Regular readers will remember that I did a story on the Lost Property Office in the March 14 Buzzer. However, since this blog lets me show you way more photos and details, I thought I’d go back to Lost Property and do an update to that article.
I went down to Stadium Station, where the office is located, and work leader Barb Szumilak gave me another tour behind the scenes. They collect about 4,000 items a month, and really, just about anything you could lose on transit winds up at the office. So next time you leave a shopping bag or an umbrella behind, go down there—they really might have it! Let’s take a closer look.
Walk into the back and you’ll see a small storage room where almost everything is kept. There’s not that much space, so Lost Property can only hold onto your stuff for a limited time. Timelines have become shorter, too—Lost Property used to hold onto small items for 30 days, but many of them are now kept for only 10 or 14 days. Wallets and other valuables are still held for 30 days, though.
What happens to the stuff if no one picks it up? Well, items like Care Cards and birth certificates are sent back to their government agencies, but the rest is donated to charity.
And for reference, here’s a list of some small items they hold onto and for how long:
10 days: Binders, books, bottles, gloves, hats, jackets, mugs, pants, papers, posters, scarves, shirts, shoes, sippy cups
14 days: Bikes, used bags
Where do all the items come from? Every day the office gets them from the bus depots, SkyTrain, and SeaBus. Drivers and attendants tag each item with the date and the route it was found on, and drop them into sealed boxes that are delivered to Lost Property. (In 2007, this added up to 40,512 items, and this year we’re already up to 30,841 items and counting.)
Clerks log all the items, and look through everything to see if a name or other identification is found. So, if you lose something important on transit, you might get a call from Lost Property if they figure out that it’s yours. Barb says the office returns over $50,000 a year to patrons who have lost wallets.
Bikes do turn up at Lost Property—475 have come in so far this year, while last year we got 440 of them. Lots are simply left on buses, but some show up because riders have chained their bikes to bus stops, which is a big no-no. (There’s many reasons for this—bikes can stop visually impaired people from seeing the bus stop, the bikes can be a hazard for bus boarding, etc.) The bus stop maintenance staff will remove your bike from the stop and take it down to Lost Property, and usually they will leave a note on the pole saying that they’ve done so.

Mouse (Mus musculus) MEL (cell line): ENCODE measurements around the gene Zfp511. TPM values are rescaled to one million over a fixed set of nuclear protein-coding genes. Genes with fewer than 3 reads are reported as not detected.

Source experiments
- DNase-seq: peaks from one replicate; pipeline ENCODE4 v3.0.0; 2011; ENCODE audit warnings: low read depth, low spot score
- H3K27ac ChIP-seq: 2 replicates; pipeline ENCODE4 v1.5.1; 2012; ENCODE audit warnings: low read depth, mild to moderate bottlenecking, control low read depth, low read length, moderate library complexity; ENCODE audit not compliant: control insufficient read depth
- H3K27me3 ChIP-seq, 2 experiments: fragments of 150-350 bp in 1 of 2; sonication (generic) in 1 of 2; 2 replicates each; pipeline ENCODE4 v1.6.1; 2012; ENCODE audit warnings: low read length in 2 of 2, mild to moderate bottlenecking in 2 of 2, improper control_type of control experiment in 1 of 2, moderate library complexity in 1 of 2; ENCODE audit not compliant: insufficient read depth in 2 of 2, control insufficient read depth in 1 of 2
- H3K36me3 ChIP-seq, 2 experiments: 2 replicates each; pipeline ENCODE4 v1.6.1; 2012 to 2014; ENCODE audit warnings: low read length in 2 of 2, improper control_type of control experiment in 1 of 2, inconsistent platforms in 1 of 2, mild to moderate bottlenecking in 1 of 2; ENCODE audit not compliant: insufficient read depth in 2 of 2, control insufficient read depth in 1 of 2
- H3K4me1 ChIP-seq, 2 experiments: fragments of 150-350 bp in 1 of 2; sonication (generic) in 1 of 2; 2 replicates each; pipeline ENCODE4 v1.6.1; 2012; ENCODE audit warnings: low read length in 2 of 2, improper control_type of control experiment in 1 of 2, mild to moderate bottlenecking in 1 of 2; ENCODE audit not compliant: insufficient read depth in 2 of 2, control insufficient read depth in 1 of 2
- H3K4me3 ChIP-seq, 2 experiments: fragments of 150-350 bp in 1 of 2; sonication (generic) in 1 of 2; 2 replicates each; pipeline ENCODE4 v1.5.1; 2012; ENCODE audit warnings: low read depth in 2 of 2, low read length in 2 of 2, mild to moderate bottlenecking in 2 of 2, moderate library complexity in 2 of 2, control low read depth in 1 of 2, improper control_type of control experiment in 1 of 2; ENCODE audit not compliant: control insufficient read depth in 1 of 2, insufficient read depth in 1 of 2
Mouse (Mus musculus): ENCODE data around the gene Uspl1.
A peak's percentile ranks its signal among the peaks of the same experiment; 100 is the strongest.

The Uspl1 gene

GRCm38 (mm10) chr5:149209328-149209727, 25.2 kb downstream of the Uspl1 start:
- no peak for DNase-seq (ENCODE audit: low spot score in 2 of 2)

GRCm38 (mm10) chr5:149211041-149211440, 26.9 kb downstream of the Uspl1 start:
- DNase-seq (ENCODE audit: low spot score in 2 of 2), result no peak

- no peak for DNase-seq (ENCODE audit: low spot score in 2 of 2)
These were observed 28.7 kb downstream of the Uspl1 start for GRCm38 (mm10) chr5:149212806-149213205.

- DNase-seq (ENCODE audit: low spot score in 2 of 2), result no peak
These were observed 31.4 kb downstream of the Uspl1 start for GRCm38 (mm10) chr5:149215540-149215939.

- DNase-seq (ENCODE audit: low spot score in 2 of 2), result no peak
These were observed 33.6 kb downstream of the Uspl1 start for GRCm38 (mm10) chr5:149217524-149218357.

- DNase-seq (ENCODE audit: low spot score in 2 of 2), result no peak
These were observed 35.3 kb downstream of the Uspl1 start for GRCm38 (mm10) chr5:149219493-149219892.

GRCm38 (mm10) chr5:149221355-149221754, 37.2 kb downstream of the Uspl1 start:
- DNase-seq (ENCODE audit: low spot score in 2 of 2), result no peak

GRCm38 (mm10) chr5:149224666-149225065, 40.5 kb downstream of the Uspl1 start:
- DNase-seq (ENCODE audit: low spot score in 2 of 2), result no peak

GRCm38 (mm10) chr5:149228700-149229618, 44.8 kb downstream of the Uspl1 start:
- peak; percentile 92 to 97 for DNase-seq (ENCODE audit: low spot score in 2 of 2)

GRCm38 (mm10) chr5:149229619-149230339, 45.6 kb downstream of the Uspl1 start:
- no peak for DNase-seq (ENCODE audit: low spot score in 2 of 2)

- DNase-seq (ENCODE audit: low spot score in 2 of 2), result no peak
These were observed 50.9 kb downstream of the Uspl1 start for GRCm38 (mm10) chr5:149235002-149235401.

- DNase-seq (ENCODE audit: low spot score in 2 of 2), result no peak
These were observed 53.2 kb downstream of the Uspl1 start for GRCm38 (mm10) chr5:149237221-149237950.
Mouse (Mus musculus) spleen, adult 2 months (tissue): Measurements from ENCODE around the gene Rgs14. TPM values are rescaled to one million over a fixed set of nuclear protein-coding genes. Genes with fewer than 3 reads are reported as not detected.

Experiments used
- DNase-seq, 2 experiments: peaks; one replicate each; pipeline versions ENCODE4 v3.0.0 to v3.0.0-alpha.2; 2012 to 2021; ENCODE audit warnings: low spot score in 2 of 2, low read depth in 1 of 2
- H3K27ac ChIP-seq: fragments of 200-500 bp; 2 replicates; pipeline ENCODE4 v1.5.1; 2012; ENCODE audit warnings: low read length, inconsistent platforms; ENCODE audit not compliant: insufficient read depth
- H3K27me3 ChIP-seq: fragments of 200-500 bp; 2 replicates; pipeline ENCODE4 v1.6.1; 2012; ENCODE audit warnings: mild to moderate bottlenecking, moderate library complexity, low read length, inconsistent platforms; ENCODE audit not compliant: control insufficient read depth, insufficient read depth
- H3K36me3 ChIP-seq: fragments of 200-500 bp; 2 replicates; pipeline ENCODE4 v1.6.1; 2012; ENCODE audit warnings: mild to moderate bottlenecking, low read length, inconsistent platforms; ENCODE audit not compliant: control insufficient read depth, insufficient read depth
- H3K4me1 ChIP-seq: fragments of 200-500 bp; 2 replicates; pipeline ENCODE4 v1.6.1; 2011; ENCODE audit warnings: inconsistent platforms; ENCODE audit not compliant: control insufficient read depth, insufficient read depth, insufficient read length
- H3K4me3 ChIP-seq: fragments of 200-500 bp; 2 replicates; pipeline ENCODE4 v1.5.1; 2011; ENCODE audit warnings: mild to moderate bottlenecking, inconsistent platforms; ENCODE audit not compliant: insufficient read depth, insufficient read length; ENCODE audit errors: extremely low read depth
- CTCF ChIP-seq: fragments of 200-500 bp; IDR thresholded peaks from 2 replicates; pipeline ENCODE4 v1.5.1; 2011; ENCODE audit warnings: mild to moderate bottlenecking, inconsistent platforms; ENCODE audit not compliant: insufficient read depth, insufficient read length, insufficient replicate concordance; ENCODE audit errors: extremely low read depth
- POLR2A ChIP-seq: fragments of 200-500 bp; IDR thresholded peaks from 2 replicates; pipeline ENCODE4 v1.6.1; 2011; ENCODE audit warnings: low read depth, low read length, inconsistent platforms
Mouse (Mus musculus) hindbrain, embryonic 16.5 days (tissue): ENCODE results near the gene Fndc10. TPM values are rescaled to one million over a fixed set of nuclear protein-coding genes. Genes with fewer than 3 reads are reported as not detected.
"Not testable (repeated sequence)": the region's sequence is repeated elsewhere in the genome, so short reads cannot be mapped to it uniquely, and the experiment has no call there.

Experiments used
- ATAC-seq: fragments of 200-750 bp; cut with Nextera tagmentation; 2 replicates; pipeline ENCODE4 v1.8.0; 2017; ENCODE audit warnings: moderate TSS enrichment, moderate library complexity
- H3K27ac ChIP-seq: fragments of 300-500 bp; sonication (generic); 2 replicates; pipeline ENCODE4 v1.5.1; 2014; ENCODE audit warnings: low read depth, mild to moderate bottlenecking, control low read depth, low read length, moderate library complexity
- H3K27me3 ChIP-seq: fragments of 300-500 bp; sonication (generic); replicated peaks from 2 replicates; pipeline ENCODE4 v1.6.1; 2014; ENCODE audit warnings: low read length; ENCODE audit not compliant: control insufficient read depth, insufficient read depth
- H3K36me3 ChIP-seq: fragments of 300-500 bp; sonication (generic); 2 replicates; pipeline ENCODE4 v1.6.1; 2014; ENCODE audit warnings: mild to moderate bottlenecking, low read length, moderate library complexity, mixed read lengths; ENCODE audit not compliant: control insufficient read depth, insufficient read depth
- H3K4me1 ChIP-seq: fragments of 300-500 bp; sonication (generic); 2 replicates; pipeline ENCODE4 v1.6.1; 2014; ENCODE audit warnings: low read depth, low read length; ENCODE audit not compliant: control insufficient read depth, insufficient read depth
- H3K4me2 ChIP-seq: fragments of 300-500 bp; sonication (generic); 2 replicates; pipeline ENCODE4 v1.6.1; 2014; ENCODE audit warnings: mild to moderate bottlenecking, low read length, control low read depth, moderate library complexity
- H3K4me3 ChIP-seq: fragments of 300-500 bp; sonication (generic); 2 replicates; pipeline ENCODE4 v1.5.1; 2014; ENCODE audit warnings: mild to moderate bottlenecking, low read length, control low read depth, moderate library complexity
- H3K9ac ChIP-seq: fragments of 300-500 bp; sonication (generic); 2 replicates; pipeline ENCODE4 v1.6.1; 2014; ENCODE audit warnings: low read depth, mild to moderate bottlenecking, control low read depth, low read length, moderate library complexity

Only about 25 per cent of items are returned to their rightful owners each year! It could be because people think that once they’ve left something on transit, it’s gone forever—but really, Lost Property is there collecting it all, and they would love you to get in touch if you lose anything on public transportation.
Feel free to call Lost Property at 604-682-7887, email email@example.com, or visit the office at Stadium Station on weekdays from 8:30 a.m. to 5 p.m.
You should really consider using the e-mail address instead of calling, too. The staff handles a couple hundred calls every day, but they only get about 15 to 20 e-mails daily. So, if you’re not getting through on the phone, you really should try sending an e-mail—they will read and respond to your request!
There weren’t as many oddities lying around the office this time around, but this lantern was one item still in search of its owner. In the past, Barb said they’ve received such items as quarter panels of a car, jackhammers, dentures, and once, a prosthetic leg. She’s also seen big suitcases, a 6’ x 5’ mirror, oars from boats, and fishing rods come through the office. Plus, there’s sometimes “miracle healings,” when wheelchairs and crutches are found abandoned on transit.
Here’s some more photos of stuff the office is hanging onto right now.
And just for fun, here’s two photos of oddball items that I saw in the office in March.
Thanks so much to Barb and the staff at the Lost Property office for letting me visit! And again, if you need the contact info, feel free to call Lost Property at 604-682-7887, email firstname.lastname@example.org, or visit the office at Stadium Station on weekdays from 8:30 a.m. to 5 p.m. (Try e-mailing them instead of calling: it works just as well!)